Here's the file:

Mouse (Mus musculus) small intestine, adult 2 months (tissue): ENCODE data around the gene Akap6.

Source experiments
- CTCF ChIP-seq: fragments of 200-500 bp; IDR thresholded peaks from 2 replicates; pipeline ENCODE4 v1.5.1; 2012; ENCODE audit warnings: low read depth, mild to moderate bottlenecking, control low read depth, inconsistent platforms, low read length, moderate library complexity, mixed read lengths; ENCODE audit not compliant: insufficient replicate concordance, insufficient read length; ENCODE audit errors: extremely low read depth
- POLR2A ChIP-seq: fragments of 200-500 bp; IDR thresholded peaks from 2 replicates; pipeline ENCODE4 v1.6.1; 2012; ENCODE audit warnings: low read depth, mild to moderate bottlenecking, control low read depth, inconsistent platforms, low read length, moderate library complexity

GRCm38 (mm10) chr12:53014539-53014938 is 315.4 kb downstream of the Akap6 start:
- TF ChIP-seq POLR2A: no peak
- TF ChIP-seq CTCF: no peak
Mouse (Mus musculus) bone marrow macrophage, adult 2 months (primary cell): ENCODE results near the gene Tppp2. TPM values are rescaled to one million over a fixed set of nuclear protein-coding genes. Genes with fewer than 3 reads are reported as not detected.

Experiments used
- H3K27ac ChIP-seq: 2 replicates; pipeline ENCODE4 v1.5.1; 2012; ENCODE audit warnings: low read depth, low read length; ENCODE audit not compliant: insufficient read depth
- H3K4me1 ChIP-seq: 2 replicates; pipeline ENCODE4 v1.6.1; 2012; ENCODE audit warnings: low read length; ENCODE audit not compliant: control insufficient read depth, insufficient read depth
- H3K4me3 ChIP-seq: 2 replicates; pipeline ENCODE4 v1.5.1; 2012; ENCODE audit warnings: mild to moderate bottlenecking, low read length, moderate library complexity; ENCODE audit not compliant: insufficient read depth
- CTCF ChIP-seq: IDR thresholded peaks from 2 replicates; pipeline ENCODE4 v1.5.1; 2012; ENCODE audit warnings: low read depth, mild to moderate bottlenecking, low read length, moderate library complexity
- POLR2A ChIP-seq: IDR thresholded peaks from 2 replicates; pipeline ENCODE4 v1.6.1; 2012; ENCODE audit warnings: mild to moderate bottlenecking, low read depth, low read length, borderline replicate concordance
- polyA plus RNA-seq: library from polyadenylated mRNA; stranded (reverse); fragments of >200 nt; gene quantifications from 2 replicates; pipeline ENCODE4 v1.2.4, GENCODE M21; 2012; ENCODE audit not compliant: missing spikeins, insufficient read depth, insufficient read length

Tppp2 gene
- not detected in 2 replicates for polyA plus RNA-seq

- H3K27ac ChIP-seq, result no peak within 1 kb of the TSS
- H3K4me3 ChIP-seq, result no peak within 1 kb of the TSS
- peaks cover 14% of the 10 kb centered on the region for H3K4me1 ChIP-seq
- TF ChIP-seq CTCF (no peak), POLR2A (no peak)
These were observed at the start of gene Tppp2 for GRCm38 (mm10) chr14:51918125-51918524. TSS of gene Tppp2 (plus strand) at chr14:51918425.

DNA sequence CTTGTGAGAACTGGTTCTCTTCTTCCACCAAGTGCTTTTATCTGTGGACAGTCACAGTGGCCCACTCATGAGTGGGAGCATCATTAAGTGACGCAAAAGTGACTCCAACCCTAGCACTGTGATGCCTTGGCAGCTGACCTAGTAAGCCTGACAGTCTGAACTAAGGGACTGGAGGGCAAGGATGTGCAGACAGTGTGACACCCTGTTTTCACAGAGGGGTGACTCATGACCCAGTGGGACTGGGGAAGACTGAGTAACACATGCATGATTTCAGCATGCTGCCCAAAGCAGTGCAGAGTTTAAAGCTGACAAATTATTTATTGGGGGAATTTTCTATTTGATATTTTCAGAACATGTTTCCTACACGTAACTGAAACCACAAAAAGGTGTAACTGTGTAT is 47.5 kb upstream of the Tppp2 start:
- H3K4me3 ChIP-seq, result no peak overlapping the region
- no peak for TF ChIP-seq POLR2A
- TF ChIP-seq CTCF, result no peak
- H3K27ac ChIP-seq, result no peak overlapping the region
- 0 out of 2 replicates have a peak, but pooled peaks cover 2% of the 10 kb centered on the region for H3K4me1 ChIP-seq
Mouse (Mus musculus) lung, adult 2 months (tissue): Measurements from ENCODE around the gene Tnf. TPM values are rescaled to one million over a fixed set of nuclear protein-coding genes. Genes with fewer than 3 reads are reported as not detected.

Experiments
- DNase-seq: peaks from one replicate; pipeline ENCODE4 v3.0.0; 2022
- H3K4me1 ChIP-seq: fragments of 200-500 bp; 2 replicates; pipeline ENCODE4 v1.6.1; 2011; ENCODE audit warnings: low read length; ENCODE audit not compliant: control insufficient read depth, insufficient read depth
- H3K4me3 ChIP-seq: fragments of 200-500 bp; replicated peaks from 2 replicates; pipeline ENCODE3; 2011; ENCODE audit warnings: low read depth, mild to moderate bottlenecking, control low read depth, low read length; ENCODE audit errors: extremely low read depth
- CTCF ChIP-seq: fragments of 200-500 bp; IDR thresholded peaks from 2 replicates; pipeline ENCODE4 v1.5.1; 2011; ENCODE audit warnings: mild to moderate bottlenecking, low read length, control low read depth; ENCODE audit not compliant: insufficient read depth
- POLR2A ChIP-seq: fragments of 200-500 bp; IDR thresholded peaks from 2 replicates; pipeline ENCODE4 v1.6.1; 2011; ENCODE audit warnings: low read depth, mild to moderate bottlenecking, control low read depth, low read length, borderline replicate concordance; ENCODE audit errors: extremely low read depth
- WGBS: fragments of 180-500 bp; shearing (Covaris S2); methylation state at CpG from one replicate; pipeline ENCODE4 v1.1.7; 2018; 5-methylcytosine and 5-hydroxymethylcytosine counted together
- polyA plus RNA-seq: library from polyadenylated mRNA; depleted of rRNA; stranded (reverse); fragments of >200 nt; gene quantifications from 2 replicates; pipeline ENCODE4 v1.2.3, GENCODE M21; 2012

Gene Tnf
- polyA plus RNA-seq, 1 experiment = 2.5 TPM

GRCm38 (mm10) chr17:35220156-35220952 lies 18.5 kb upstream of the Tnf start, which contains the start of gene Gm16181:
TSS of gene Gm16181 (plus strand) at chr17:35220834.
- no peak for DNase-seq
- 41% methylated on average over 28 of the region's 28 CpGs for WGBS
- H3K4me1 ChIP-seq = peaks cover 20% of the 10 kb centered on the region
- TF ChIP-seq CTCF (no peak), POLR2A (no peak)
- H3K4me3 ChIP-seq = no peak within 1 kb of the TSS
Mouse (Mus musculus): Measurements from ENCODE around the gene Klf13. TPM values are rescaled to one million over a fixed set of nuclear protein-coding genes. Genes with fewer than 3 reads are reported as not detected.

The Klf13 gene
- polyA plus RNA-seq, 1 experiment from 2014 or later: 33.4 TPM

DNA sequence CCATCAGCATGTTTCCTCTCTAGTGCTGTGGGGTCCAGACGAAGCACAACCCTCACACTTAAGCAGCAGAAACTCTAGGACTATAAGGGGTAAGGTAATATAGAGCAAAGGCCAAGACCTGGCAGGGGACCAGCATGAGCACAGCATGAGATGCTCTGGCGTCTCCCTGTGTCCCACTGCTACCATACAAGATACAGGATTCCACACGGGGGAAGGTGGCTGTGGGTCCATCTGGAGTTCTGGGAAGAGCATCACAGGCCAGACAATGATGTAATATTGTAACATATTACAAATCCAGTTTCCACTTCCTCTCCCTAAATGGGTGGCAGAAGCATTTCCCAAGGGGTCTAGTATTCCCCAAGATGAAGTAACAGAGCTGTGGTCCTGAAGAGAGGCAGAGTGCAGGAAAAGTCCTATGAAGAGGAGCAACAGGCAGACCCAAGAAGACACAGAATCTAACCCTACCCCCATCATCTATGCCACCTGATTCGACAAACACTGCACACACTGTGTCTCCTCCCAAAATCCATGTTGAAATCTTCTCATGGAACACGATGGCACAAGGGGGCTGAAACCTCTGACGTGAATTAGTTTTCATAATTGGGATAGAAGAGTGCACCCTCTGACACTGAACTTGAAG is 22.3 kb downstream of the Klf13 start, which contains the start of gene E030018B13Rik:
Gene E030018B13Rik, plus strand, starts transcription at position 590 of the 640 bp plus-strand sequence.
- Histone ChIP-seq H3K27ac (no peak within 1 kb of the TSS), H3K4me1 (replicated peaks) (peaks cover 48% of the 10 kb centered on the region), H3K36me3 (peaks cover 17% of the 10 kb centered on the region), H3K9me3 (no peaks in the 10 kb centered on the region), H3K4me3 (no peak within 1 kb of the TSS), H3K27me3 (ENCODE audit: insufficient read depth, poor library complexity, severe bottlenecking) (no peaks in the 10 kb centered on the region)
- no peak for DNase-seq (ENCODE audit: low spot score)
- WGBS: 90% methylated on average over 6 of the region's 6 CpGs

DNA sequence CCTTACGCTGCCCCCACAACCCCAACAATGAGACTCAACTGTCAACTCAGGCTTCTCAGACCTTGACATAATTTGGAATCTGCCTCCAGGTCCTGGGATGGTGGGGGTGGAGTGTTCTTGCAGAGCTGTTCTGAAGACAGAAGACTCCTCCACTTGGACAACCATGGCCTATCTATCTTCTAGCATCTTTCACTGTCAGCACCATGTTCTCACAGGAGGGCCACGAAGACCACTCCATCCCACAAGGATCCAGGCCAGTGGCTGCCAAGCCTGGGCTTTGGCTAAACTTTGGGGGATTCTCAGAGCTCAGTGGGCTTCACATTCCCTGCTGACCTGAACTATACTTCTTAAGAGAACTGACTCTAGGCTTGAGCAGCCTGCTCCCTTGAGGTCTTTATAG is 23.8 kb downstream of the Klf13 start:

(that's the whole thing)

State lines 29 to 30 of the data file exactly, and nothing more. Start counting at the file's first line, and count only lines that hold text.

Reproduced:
Mouse (Mus musculus) lung, adult 2 months (tissue): Measurements from ENCODE around the gene Tnf. TPM values are rescaled to one million over a fixed set of nuclear protein-coding genes. Genes with fewer than 3 reads are reported as not detected.

Experiments